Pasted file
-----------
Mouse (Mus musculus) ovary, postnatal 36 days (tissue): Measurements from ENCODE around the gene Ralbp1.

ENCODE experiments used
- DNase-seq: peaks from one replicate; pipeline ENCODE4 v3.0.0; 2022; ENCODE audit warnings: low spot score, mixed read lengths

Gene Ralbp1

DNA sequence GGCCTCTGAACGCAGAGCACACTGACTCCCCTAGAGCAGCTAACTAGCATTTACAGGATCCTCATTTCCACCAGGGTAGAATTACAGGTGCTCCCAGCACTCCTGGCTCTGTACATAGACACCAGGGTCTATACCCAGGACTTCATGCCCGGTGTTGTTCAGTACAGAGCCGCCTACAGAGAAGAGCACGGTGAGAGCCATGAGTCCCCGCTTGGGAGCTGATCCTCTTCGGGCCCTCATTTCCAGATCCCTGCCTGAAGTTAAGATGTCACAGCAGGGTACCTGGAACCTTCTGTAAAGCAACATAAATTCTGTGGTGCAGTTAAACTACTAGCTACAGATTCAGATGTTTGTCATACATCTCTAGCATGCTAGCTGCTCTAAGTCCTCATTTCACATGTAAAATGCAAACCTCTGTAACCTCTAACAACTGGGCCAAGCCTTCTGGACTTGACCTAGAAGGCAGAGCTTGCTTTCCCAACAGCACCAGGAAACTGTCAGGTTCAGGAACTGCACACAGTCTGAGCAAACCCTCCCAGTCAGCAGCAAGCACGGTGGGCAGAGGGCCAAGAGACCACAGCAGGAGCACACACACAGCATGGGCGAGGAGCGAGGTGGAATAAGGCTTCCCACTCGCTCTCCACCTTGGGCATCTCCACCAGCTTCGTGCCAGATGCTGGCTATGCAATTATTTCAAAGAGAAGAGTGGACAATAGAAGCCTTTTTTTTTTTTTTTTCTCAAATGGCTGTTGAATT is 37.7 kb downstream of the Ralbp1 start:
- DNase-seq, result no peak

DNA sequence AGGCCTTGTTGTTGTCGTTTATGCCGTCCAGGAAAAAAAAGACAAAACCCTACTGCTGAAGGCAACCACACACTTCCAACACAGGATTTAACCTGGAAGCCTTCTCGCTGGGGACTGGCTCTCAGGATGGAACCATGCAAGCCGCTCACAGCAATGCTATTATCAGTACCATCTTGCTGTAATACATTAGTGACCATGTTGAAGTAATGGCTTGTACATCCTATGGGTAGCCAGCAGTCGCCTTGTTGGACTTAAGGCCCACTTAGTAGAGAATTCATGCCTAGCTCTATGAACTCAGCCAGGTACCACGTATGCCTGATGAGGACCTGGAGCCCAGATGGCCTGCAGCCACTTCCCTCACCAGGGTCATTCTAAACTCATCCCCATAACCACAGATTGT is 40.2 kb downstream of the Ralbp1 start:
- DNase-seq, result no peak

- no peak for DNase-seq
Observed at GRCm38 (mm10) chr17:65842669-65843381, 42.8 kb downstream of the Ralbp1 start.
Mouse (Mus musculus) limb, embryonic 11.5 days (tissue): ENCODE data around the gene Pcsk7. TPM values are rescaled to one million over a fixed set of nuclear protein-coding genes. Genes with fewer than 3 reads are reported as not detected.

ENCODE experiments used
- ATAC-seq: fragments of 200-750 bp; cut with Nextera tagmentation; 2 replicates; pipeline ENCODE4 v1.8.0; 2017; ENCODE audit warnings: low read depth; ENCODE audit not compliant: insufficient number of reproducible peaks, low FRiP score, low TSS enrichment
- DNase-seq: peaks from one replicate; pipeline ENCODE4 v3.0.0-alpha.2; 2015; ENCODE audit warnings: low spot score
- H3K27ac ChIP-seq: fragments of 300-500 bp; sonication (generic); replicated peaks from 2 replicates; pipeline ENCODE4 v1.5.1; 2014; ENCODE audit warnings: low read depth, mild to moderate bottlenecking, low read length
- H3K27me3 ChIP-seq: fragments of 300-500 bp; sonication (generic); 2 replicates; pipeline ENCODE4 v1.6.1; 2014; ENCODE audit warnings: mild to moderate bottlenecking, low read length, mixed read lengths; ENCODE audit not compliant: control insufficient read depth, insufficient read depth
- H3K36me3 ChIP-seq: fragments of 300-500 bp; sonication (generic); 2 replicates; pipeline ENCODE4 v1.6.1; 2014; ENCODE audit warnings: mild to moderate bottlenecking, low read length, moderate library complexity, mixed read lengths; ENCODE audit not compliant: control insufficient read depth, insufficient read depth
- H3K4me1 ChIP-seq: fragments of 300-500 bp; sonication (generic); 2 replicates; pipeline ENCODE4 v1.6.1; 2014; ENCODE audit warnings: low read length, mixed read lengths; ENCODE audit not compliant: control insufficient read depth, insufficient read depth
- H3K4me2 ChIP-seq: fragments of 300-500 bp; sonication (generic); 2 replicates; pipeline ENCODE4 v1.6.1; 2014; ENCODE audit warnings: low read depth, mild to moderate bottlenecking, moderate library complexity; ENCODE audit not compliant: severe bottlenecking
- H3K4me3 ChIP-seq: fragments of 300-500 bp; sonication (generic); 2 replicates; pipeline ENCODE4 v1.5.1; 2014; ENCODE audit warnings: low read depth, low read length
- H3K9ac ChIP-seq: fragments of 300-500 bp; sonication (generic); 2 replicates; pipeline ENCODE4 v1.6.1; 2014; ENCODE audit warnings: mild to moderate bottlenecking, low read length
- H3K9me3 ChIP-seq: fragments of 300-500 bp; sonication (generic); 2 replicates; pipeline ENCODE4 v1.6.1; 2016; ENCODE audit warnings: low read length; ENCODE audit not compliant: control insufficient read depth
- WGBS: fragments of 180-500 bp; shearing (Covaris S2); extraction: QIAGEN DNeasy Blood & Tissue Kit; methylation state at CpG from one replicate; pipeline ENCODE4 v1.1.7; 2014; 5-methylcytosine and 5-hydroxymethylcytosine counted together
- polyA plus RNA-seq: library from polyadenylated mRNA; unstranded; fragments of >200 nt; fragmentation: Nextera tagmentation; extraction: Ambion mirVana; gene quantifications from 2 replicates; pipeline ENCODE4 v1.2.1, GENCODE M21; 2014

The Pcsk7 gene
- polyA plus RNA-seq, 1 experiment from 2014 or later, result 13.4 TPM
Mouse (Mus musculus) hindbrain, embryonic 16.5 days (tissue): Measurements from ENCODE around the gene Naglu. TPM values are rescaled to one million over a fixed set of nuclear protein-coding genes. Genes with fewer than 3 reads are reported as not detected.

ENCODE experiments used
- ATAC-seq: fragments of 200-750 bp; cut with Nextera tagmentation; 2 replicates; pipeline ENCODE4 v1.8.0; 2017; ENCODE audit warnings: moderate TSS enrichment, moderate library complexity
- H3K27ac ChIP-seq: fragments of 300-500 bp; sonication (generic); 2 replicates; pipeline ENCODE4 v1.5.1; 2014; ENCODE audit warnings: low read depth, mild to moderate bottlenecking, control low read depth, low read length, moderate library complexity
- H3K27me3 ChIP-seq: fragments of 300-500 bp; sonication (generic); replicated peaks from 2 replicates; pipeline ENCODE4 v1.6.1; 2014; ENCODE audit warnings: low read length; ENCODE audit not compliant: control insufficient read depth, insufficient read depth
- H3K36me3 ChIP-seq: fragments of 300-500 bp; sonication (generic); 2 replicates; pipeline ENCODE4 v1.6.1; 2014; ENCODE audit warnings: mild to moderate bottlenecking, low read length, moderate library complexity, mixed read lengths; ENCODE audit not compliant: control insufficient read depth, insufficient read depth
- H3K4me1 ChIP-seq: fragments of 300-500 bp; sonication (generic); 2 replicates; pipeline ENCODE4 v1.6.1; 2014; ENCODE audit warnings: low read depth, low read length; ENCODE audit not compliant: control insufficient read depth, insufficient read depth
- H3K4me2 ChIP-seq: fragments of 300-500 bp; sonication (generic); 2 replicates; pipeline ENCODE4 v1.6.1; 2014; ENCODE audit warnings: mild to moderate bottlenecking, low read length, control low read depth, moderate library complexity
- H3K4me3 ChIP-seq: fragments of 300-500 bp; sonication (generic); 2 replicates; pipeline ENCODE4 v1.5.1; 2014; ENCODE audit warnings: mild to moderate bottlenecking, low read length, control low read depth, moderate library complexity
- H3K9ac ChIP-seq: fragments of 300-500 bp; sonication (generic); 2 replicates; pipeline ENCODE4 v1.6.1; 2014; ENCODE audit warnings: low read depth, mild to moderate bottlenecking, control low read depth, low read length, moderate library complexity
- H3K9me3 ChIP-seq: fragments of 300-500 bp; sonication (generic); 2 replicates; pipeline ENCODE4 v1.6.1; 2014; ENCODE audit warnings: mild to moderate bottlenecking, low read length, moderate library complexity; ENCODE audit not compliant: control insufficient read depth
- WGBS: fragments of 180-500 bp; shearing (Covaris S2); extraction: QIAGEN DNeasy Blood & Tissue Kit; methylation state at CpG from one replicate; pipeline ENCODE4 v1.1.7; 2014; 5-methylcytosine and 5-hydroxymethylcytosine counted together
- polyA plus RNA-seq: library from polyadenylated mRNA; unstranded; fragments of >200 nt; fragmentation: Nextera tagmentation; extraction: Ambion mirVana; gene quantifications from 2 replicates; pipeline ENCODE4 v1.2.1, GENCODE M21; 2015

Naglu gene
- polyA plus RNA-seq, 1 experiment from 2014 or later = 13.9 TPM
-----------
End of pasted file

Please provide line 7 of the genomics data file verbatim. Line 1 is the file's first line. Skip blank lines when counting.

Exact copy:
DNA sequence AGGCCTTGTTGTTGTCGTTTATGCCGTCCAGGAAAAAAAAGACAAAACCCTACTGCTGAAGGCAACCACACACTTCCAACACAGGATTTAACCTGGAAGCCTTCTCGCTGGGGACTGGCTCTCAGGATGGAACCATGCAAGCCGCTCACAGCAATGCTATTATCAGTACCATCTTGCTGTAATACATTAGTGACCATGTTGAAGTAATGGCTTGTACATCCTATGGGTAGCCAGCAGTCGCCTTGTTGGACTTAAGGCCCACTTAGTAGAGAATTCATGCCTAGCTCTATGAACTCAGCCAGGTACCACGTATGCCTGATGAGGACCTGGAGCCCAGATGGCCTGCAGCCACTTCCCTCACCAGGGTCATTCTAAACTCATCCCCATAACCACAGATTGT is 40.2 kb downstream of the Ralbp1 start: